It will depend partly on how well or badly Labour is doing. In the Ashcroft poll, an astonishing 90 per cent of 2010 Lib Dem voters agreed that "Labour seriously lost its way on a number of important policy areas ... and will need to change a lot before people will be ready to vote for them again." And, in a ranking of politicians' performance, they put Clegg a respectable fourth, behind Cameron, Cable and William Hague, while Ed Miliband came 10th and last.
Interestingly, Ashcroft's pollsters also questioned 1,000 people who seriously considered voting Lib Dem in May but didn't do so. The results reflect the private polling that the Lib Dems themselves have done. The main reason why these "considerers" didn't in the end support Clegg's party was that they thought he would never be in government and it would be a wasted vote.
By May 2015, that fear will have vanished. Clegg, the Deputy Prime Minister, will be able to point to all that the Lib Dems have achieved in government, and where their liberal ideals have tempered the Tories' rawer instincts. Already, two-thirds of Ashcroft's "considerers" say the party has shown it is "prepared to take real responsibility, not just oppose from the sidelines", that it is "making an important contribution to the Government of Britain" and that "Nick Clegg is doing a good job as Liberal Democrat leader".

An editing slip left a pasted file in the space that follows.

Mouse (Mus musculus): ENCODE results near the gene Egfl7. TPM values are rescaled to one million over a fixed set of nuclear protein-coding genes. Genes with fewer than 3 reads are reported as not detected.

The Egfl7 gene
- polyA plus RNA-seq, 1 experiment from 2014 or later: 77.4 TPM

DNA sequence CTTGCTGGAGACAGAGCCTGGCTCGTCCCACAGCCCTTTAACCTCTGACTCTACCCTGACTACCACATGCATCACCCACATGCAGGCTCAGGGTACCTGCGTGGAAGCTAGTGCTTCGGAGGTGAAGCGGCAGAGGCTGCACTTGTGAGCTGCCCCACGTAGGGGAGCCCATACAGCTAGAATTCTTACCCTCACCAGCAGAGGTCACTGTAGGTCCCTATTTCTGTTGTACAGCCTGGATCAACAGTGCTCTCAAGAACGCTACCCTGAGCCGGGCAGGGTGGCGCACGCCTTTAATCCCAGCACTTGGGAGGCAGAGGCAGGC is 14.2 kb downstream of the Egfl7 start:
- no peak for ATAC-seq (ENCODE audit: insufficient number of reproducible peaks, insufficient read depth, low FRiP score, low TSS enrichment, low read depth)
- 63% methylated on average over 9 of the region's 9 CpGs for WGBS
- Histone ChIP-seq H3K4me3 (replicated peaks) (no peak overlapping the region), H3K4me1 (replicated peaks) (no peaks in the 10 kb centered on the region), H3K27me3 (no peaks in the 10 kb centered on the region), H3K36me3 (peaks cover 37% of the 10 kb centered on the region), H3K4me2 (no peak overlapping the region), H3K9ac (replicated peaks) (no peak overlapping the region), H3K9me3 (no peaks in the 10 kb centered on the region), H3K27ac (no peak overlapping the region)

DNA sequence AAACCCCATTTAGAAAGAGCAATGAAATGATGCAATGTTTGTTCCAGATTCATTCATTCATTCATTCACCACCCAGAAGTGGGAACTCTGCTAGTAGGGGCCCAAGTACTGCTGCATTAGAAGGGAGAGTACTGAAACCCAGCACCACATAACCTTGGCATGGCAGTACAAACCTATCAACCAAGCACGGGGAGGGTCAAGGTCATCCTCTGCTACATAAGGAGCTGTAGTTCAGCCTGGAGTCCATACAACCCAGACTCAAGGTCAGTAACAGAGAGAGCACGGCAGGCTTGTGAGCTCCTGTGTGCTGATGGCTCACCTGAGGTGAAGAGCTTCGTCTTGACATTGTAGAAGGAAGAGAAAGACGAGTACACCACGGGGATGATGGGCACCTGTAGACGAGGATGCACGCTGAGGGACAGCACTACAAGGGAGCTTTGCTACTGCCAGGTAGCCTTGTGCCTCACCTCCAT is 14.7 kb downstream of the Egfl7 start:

It's striking that twice as many "considerers" as Lib Dem voters say their opinion of the party has changed for the better since the election. And 25 per cent of them say they are now more likely to vote Lib Dem at future general elections than they were before.
This may not be enough to compensate entirely for the outflow of angry students and their supporters. But it's a start. The students may have stomped out and slammed the door on the student party, but there are millions of grown-ups out there who may decide at the next election that the Lib Dems have finally earned their vote.
There's another – possibly overlapping – pool of voters into which the Lib Dems may cast a fly. These are people who, perhaps to their surprise, have discovered that they really rather like Coalition Government. They like the way politicians from different parties have managed to find common ground and to govern together without sniping at each other. They like the way coalition has allowed both leaders to ignore the nuttier elements in their own parties. And they fear that a Tory majority government would be too red-blooded; the Lib Dems exert a welcome restraining influence.
Come the next election, they won't be able to vote specifically for another coalition – the ballot paper doesn't offer that option. But the best way to ensure a hung parliament will be to maximise the number of seats the Lib Dems win. This will be a powerful argument for Clegg to deploy in 2015: whether you want a coalition with Labour or the Tories, the easiest way to achieve it is to vote for us.
What he won't be able to do – and thank goodness for that – is a reprise of his 2010 election broadcast in which he was filmed walking through a snowstorm of discarded bits of paper. They were supposed to represent the main parties' broken promises. He knows he'll have to tidy up his own mess before he dares to complain again about theirs. With luck, that will make the next election campaign rather more honest than the last. And if we, the voters, have grown up too by then, we may decide to reward him for that.